The Chamá Vase

Originally Published in 1930

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Cylindrical polychrome vase decorated with seven figures in red and black performing a ceremony
Maya Pottery, The Chamá Vase
Museum Object Number: 38-14-1

THE Museum’s collection of Maya Pottery, which already contained probably more examples of outstanding artistic merit than any other collection, has been further enriched by the loan of the most noted of all Maya pottery vessels. This is generally known as “The Vase of Chamá” notwithstanding the fact that other vessels from Chamá are extant. It was reproduced as the first plate of the large album, Maya Pottery, now being published by the Museum, this leading position being indicative of its importance; in Plates XI and XII are shown smaller reproductions made from the album plates.

The history of this vase is of particular interest. It was found by Mr. Ebenezer Cary of Philadelphia in 1893 on his coffee plantation at Chamá, Guatemala. The excavation there was begun by the noted Maya archeologist, E. P. Dieseldorff, who was later compelled to cease these excavations. Mr. Cary then continued them and at once came upon this beautiful vase. Mr. Dieseldorff, however, published the first description of the vase in 1894, since which time his illustration of it has frequently been reproduced in works dealing with aboriginal American art. Although he did not claim possession of it, many archeologists have assumed that he was its owner, and one even stated that he understood that it had been lost in a fire in a New York hotel. The vase remained in Mr. Cary’s possession in Philadelphia until his recent death when Mrs. Cary very generously agreed to lend it to the Museum as a memorial to him. The vase is therefore now on public exhibition for the first time.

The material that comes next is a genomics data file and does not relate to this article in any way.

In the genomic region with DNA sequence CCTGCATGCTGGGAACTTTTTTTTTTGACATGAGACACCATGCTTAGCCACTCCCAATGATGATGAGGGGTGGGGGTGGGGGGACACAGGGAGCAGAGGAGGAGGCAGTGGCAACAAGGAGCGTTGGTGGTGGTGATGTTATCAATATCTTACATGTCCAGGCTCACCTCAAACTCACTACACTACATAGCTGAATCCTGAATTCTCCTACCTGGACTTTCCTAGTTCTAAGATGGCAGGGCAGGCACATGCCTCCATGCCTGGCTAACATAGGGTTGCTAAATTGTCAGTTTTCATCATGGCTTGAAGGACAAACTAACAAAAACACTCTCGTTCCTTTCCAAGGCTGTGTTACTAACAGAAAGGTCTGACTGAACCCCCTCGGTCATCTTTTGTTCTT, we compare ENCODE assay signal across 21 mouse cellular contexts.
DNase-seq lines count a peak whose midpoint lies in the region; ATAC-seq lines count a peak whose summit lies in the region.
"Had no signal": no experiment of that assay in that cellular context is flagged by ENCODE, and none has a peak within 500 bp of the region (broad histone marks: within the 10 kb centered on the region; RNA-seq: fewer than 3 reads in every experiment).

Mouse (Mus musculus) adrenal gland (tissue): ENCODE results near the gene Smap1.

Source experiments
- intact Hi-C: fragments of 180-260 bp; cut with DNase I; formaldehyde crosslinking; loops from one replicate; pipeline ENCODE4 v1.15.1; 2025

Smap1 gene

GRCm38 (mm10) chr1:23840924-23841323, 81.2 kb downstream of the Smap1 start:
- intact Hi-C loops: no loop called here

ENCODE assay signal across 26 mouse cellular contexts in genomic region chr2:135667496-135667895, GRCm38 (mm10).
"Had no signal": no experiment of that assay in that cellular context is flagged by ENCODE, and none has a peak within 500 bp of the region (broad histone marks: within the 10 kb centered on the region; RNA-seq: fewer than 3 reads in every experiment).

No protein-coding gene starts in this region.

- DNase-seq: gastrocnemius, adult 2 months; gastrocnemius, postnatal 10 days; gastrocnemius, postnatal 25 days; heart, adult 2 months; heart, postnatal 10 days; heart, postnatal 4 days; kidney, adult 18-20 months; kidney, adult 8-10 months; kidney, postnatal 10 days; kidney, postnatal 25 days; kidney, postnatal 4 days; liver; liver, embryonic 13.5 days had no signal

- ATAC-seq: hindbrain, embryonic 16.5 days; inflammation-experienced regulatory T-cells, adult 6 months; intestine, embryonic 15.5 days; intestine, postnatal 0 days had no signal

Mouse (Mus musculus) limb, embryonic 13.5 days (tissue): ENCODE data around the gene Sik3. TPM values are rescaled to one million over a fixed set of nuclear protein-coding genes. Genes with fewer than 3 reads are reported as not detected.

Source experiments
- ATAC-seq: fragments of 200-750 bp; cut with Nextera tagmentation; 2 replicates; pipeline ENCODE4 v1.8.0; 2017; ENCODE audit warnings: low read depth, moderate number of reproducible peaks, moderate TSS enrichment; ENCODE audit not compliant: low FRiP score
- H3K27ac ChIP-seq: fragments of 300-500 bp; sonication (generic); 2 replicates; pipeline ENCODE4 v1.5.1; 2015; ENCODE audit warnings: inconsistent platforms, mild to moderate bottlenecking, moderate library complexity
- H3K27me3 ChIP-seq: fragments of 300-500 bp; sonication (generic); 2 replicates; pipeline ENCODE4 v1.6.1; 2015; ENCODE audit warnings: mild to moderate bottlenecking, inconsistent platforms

Decoration laid out flat showing the ceremony being performed
Plate XII — Maya Pottery, Decoration on the Chamá Vase
Museum Object Number: 38-14-1
Image Number: 19568

The vase is in perfect condition and is an admirable example of Maya art. The scene depicted is a religious ceremony possibly preceding a human sacrifice, which rite was sometimes celebrated by the Maya, though by no means to such an extent as by the Aztec. The figures painted in black represent the priests while the kneeling figure between them is presumed to be the one doomed to sacrifice. The other four figures are presumably assistants at the ceremony. The glyphs which are seen in various places probably indicate the nature of the rite or the names of the persons, but our knowledge of these is yet not sufficiently advanced to permit more than a guess regarding their true interpretation.

Cite This Article

"The Chamá Vase." Museum Bulletin I, no. 2 (February, 1930): 26-30. Accessed May 30, 2024.

This digitized article is presented here as a historical reference and may not reflect the current views of the Penn Museum.

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